Monday, November 10, 2014

A People's History of Syria--Part 1: Pre-1895 Period

In late September 2014 the Democratic Obama Administration began ordering U.S. military air strikes on ISIS/ISIL fighters in Syrian territory—without first asking the permission of either the United Nations Security Council or the government in Damascus that Syria’s secular Baath Party still controls. Yet most people in the United States know very little about the history of people who live in Syria.

Between 1516 and 1918, for example, Syria—along with Jordan, Palestine/Israel and Lebanon—was officially part of the Turkish Ottoman Empire’s “Greater Syria” administrative area; and, from its “imperial center” in Istanbul, the ruling dynasty of a Turkish Sultan and/or his Turkish military officers mostly ruled people in Syria undemocratically through local Syrian elites, according to University of California-San Diego Professor of History Michael Provence’s The Great Syrian Revolt and the Rise of Arab Nationalism. As the same book also recalled:

“…The top political families of Damascus usually got their start in government service (either civil or, more likely, military) and later became tax brokers, government officials, and eventually landlords. These families provided generations of sons for high positions in local government…The political notables struck a bargain in which they enjoyed variable and qualified access to political power and tremendous economic power in return for minimizing the political aspirations of the great mass of the subject population.”

During this same historical period, most Syrians of Jewish religious background in Damascus “earned their livelihoods in various crafts,” except for “a small class of wealthy Jews engaged in the wholesale and international trade of Persian and local products,” according to the Encyclopedia Judaica.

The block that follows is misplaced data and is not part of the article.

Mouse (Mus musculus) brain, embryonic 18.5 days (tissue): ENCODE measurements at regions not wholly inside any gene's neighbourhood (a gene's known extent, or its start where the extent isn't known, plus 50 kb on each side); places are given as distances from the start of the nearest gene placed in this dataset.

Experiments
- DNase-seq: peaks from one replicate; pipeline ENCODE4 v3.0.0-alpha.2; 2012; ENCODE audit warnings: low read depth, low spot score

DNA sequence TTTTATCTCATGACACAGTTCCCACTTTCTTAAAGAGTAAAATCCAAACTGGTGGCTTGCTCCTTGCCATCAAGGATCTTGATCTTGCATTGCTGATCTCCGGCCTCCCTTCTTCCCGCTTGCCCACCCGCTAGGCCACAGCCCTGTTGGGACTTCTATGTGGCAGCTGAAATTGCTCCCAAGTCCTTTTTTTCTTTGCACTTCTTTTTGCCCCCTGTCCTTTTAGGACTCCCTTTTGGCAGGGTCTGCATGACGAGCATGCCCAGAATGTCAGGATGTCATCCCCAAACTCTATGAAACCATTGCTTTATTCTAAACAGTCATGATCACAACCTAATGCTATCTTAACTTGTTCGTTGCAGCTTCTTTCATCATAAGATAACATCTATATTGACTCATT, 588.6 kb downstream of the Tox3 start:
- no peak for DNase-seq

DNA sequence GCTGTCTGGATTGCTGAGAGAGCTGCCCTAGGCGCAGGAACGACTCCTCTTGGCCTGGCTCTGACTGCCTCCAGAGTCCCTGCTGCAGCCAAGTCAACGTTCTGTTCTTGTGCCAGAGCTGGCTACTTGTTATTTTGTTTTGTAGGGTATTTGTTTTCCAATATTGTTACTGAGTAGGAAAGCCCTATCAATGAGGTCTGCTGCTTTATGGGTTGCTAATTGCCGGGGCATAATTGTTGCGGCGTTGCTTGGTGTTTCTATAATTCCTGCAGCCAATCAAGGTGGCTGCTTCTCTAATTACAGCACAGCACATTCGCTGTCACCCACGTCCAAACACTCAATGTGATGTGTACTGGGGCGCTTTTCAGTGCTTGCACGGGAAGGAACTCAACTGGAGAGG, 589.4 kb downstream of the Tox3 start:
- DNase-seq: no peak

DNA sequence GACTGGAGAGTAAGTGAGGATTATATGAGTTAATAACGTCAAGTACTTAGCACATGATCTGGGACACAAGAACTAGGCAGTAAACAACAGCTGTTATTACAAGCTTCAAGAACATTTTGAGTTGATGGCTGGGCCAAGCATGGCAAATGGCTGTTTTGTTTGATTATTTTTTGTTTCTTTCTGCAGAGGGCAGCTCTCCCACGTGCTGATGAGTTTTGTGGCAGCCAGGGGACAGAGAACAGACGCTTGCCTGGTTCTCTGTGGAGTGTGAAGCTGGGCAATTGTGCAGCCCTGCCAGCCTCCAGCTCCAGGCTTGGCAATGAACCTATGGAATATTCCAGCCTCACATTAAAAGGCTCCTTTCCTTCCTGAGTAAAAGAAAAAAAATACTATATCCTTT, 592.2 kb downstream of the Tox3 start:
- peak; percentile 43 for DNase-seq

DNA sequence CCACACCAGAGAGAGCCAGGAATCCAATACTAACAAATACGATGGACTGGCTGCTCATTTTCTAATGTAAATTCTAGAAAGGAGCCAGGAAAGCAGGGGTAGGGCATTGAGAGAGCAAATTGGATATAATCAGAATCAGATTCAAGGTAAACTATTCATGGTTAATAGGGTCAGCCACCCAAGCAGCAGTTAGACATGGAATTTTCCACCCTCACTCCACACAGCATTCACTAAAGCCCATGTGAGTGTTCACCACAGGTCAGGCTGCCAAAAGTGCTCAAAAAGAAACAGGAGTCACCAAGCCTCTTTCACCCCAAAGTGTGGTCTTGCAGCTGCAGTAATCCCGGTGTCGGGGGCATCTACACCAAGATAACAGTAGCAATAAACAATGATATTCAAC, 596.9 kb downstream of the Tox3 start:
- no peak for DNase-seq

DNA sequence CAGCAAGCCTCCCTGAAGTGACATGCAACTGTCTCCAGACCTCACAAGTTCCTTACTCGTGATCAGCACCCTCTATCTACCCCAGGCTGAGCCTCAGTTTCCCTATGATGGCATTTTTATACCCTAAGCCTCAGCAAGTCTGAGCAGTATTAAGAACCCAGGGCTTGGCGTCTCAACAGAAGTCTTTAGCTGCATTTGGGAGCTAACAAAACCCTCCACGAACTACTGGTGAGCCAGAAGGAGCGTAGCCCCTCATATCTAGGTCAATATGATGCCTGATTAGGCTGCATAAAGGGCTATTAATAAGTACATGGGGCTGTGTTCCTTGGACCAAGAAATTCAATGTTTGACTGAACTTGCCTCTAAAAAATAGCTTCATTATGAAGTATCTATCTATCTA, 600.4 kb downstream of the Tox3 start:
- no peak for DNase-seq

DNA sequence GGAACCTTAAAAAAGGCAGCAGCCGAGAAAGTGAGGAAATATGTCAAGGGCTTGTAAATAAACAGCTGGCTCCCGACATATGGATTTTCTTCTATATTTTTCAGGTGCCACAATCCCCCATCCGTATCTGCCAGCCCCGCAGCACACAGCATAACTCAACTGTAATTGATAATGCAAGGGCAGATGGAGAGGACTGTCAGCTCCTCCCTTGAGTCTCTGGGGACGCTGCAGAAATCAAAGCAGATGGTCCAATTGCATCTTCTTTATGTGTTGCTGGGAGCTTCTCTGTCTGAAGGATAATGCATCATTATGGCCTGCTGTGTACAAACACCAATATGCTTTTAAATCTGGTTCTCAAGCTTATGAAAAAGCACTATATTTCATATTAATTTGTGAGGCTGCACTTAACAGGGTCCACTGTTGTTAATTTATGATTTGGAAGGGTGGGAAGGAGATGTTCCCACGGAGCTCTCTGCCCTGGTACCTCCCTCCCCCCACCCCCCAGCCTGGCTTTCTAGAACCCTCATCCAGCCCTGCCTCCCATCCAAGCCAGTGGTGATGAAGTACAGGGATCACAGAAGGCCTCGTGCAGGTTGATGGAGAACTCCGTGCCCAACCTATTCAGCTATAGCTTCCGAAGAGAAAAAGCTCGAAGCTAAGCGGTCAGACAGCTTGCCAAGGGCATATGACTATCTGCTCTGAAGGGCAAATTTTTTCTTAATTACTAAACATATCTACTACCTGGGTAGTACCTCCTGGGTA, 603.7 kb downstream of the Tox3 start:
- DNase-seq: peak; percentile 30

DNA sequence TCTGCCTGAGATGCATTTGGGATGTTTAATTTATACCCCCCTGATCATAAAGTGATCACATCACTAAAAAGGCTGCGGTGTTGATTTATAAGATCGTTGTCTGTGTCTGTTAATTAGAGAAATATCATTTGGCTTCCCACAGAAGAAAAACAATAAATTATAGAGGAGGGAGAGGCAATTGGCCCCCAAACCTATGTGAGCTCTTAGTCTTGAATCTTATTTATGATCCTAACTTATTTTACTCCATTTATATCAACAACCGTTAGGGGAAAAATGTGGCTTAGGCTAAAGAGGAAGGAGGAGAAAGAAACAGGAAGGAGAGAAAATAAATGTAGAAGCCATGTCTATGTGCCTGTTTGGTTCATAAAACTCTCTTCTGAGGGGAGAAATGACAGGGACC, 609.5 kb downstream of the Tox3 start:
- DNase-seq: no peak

By the late 19th century, “wheat, cotton, silk and other agricultural products” had become “the major exports from Greater Syria,” according to The Great Syrian Revolt and the Rise of Arab Nationalism. Yet when Greater Syria was officially part of the Turkish Ottoman Empire, only a few families in Syria apparently derived much economic prosperity from the Greater Syrian economy. As the same book also observed:

“Local power was based on control of land and agricultural surpluses…Families from Damascus and Hama owned entire villages in the surrounding regions. Single extended families controlled scores or even hundreds of villages comprising thousands of individuals. The share of agricultural produce retained by peasants often barely met the level of subsistence. Leading families usually lived in Damascus in grand houses that included multiple courtyards…The houses dominated the urban quarters in which they were situated…The leading families also owned large areas of urban real estate, which they leased for commercial and residential purposes…”

MIT Professor of History Philip Khoury’s Syria and the French Mandate book also noted that “by the end of the 19th century there had emerged in Damascus and the other large cities, a more or less unified group of powerful families deriving wealth and social position from ownership of land, having access to the Ottoman government, and able to maintain a `delicate balance between central authority and provincial influence’;” and “the story of Arab nationalism in Syria…is also the story of conflict between bourgeois and radical nationalism.”

(end of part 1)

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